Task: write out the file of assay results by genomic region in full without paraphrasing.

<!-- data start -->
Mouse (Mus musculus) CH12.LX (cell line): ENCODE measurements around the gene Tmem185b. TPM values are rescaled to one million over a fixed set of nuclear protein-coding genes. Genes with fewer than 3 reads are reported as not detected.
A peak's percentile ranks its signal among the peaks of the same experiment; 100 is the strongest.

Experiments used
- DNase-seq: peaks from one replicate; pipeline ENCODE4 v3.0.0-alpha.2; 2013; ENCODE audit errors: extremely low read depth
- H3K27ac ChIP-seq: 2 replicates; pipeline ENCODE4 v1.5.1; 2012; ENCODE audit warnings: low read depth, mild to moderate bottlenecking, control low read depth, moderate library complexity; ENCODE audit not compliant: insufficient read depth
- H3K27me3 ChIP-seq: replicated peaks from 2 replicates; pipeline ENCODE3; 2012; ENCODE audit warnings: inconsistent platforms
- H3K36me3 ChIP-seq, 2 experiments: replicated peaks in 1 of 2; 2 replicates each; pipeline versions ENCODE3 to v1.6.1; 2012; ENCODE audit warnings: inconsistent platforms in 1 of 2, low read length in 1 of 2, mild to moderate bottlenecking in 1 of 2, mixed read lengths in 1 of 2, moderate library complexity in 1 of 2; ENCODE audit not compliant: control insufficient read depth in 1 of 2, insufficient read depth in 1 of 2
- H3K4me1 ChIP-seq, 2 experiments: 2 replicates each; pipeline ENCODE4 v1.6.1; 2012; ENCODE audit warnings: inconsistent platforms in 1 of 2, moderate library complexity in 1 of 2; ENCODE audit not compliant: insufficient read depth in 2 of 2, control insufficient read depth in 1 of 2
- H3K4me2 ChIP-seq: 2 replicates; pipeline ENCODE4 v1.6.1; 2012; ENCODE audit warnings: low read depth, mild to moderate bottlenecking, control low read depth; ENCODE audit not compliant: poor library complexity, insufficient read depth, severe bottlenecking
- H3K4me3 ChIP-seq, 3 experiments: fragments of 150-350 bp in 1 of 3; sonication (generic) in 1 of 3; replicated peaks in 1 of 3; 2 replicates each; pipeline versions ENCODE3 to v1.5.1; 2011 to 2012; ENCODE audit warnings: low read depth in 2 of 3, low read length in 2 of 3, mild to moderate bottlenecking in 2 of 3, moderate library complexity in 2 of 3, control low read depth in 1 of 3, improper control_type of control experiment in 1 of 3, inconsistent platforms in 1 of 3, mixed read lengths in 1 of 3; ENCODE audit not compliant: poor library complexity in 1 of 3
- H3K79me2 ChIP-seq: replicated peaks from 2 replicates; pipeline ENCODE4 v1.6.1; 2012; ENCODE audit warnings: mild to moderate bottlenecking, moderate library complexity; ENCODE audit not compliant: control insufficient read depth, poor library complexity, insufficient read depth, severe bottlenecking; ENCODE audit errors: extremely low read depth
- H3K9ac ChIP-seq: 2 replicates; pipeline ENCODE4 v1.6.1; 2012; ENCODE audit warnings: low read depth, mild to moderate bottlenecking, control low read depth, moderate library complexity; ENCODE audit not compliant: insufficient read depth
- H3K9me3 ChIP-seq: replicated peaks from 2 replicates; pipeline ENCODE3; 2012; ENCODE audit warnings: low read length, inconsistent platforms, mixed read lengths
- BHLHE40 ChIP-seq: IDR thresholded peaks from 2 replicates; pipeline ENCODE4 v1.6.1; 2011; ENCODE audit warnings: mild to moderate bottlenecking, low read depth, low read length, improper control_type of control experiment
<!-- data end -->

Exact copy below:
Mouse (Mus musculus) CH12.LX (cell line): ENCODE measurements around the gene Tmem185b. TPM values are rescaled to one million over a fixed set of nuclear protein-coding genes. Genes with fewer than 3 reads are reported as not detected.
A peak's percentile ranks its signal among the peaks of the same experiment; 100 is the strongest.

Experiments used
- DNase-seq: peaks from one replicate; pipeline ENCODE4 v3.0.0-alpha.2; 2013; ENCODE audit errors: extremely low read depth
- H3K27ac ChIP-seq: 2 replicates; pipeline ENCODE4 v1.5.1; 2012; ENCODE audit warnings: low read depth, mild to moderate bottlenecking, control low read depth, moderate library complexity; ENCODE audit not compliant: insufficient read depth
- H3K27me3 ChIP-seq: replicated peaks from 2 replicates; pipeline ENCODE3; 2012; ENCODE audit warnings: inconsistent platforms
- H3K36me3 ChIP-seq, 2 experiments: replicated peaks in 1 of 2; 2 replicates each; pipeline versions ENCODE3 to v1.6.1; 2012; ENCODE audit warnings: inconsistent platforms in 1 of 2, low read length in 1 of 2, mild to moderate bottlenecking in 1 of 2, mixed read lengths in 1 of 2, moderate library complexity in 1 of 2; ENCODE audit not compliant: control insufficient read depth in 1 of 2, insufficient read depth in 1 of 2
- H3K4me1 ChIP-seq, 2 experiments: 2 replicates each; pipeline ENCODE4 v1.6.1; 2012; ENCODE audit warnings: inconsistent platforms in 1 of 2, moderate library complexity in 1 of 2; ENCODE audit not compliant: insufficient read depth in 2 of 2, control insufficient read depth in 1 of 2
- H3K4me2 ChIP-seq: 2 replicates; pipeline ENCODE4 v1.6.1; 2012; ENCODE audit warnings: low read depth, mild to moderate bottlenecking, control low read depth; ENCODE audit not compliant: poor library complexity, insufficient read depth, severe bottlenecking
- H3K4me3 ChIP-seq, 3 experiments: fragments of 150-350 bp in 1 of 3; sonication (generic) in 1 of 3; replicated peaks in 1 of 3; 2 replicates each; pipeline versions ENCODE3 to v1.5.1; 2011 to 2012; ENCODE audit warnings: low read depth in 2 of 3, low read length in 2 of 3, mild to moderate bottlenecking in 2 of 3, moderate library complexity in 2 of 3, control low read depth in 1 of 3, improper control_type of control experiment in 1 of 3, inconsistent platforms in 1 of 3, mixed read lengths in 1 of 3; ENCODE audit not compliant: poor library complexity in 1 of 3
- H3K79me2 ChIP-seq: replicated peaks from 2 replicates; pipeline ENCODE4 v1.6.1; 2012; ENCODE audit warnings: mild to moderate bottlenecking, moderate library complexity; ENCODE audit not compliant: control insufficient read depth, poor library complexity, insufficient read depth, severe bottlenecking; ENCODE audit errors: extremely low read depth
- H3K9ac ChIP-seq: 2 replicates; pipeline ENCODE4 v1.6.1; 2012; ENCODE audit warnings: low read depth, mild to moderate bottlenecking, control low read depth, moderate library complexity; ENCODE audit not compliant: insufficient read depth
- H3K9me3 ChIP-seq: replicated peaks from 2 replicates; pipeline ENCODE3; 2012; ENCODE audit warnings: low read length, inconsistent platforms, mixed read lengths
- BHLHE40 ChIP-seq: IDR thresholded peaks from 2 replicates; pipeline ENCODE4 v1.6.1; 2011; ENCODE audit warnings: mild to moderate bottlenecking, low read depth, low read length, improper control_type of control experiment